W3C home > Mailing lists > Public > w3c-wai-gl@w3.org > January to March 2000

Re: Some thoughts and Possible Action Steps for CD

From: Charles McCathieNevile <charles@w3.org>
Date: Thu, 23 Mar 2000 04:24:39 -0500 (EST)
To: Ian Jacobs <ij@w3.org>
cc: Anne Pemberton <apembert@crosslink.net>, gv@trace.wisc.edu, "GL - WAI Guidelines WG (E-mail)" <w3c-wai-gl@w3.org>
Message-ID: <Pine.LNX.4.20.0003230411020.30953-100000@tux.w3.org>
I think the requirement can be expressed as follows:

  All content must be appropriately illustrated with multimedia.

The devil, of course, is in the detail of what appropriately means. Certainly
I see it as possible to use alternate or summary versions of content - this
is already allowed for by the guidelines as a last resort method of achieving
accessibility, although it is sadly the first response of many designers.

To present the case:

There has been a lot of work in the area of graphic communication in the last
50 years. There are many ideas which can be adequately expresed with graphics
- hence the proliferation of icons rather than text as the primary means by
which most people use common features of tools (as well as real-world places
like airports).

There are some ideas which it is difficult to express purely in graphics, but
which graphics can clarify - hence the textbooks that we have in schools and
Universities, which are nearly all illustrated.

In addition, the web provides the ability (although the cost is relatively
high) to use music and sound as an additional aid to comprehensibility -
which is why so many programs beep or chime on certain actions.

It seems clear that the priority of multimedia illustration is higher than P3
(beneficial for some people) - it is certainly important for many people, and
seems to me to be essential for some people.

I welcome the cal for further research into the problem, and better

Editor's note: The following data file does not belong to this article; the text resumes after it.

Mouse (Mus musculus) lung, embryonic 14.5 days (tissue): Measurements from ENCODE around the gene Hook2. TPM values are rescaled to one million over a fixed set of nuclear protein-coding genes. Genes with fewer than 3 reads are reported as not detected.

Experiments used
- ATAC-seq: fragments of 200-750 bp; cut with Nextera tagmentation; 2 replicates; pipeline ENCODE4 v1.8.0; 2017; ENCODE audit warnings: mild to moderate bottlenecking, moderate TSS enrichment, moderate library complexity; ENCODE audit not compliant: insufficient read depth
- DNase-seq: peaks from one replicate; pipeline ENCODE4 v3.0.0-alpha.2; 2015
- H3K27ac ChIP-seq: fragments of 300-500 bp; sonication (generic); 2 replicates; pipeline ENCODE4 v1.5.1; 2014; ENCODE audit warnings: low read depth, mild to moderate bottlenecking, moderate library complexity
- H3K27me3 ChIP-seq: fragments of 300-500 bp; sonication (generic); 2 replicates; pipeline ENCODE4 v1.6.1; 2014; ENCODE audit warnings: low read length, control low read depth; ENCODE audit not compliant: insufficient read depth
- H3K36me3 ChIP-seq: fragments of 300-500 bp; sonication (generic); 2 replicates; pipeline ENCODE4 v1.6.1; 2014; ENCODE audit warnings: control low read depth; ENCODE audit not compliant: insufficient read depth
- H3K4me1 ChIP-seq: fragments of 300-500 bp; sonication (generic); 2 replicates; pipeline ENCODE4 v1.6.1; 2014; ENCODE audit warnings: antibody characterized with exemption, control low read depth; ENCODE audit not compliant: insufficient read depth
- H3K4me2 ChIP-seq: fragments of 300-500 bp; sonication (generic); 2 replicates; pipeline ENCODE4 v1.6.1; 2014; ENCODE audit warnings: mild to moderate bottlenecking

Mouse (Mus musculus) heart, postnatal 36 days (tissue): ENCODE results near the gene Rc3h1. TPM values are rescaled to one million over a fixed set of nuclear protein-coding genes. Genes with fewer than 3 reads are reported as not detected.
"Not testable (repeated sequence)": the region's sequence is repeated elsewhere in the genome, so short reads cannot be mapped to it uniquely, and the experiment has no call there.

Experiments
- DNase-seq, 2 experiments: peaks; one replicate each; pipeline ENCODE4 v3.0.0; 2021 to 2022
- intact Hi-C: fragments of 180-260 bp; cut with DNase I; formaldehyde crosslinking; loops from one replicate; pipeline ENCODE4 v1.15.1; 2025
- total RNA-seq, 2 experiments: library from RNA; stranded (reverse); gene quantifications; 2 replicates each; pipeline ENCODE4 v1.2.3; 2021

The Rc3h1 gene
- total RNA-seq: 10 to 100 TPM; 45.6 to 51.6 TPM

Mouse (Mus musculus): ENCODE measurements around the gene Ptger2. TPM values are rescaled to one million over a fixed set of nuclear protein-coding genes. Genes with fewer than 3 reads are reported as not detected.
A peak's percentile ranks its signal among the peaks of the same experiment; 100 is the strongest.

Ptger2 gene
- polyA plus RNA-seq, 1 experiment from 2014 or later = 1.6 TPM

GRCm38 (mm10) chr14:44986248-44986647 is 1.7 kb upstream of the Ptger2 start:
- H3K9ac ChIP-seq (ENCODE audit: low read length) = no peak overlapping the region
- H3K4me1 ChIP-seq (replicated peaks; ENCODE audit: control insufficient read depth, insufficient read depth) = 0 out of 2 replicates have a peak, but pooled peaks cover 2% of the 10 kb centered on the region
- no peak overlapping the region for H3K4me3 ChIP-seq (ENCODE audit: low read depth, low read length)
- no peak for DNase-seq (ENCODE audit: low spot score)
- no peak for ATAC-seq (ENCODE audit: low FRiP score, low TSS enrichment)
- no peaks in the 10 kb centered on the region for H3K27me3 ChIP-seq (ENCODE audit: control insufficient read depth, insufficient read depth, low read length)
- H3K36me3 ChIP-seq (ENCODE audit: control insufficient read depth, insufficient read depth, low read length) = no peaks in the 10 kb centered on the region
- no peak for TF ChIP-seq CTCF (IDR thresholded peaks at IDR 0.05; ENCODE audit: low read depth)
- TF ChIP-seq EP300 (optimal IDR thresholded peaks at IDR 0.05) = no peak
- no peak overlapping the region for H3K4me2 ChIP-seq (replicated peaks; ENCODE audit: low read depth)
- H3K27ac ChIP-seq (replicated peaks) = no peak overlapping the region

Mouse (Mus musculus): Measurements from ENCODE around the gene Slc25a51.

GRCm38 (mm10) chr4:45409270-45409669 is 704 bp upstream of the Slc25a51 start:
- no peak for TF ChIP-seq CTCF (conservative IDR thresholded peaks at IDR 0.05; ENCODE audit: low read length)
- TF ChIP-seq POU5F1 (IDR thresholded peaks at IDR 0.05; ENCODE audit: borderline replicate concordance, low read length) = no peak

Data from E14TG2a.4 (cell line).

identification of how to approach it, but I would prefer that the working
group clearly acknowledge that there is a need which we need to work out how
to meet than that we put it off until we have all the answers.

On a related note, perhaps we should consider more carefuly the issue of the
content of graphics and sound, in the same way that we have set certain
requirements for how text should be written, and for the same reasons: Not
all graphics communicate ideas well (think of some of the stranger icons you
may have been offered).

Clearly we have work to do in this area, but I am encouraged that we have
considered the issue in the original Recommendation, and are continuing to
consider how to improve on it for the future.

cheers

Charles McCN


Anne Pemberton wrote
  >         I really would like to see a guideline that states that graphics are
  > essential to some disabled persons and should be present on every
  > page/site. It should be stated that the necessary graphics are illustrative
  > not just for style and design (although some graphics could suit both
  > purposes).


and then On Wed, 22 Mar 2000, Ian Jacobs wrote:
  
  >From WCAG 1.0:
  Checkpoint 14.2: Supplement text with graphic or auditory
                   presentations where they will facilitate
                   comprehension of the page. [Priority 3] 
  
  It sounds to me like you are requesting that this requirement
  have a higher priority. According to our priority scheme, if not
  having graphics will make the page inaccessible to some users, then
  this has to be a priority one checkpoint. I have two comments:
  
  1) Will graphics address this issues? My sense is that we need further
     input on this thread and from additional sources demonstrating that
     such a requirement will actually improve accessibility. 
  
  2) To make such a requirement palatable (and I think it's important that
     the document be palatable, even if the level of difficulty for the
     author does not figure into the present priority scheme), we need to
     define more clearly the cases when graphics are required.  Where do
  you
     draw the line to decide what concepts require associated images? What
     if I, as an author, deem something obvious and therefore not
  necessitating
     an illustrative image, but someone with a CD still doesn't
  understand?
     How do I know when I've provided sufficient graphical alternatives?
  
  I realize this is a difficult issue and I'm glad we're having this
  discussion.
  
   - Ian
  

--
Charles McCathieNevile    mailto:charles@w3.org    phone: +61 (0) 409 134 136
W3C Web Accessibility Initiative                      http://www.w3.org/WAI
Location: I-cubed, 110 Victoria Street, Carlton VIC 3053
Postal: GPO Box 2476V, Melbourne 3001,  Australia 
Received on Thursday, 23 March 2000 04:24:45 GMT

This archive was generated by hypermail 2.2.0+W3C-0.50 : Monday, 7 December 2009 10:47:02 GMT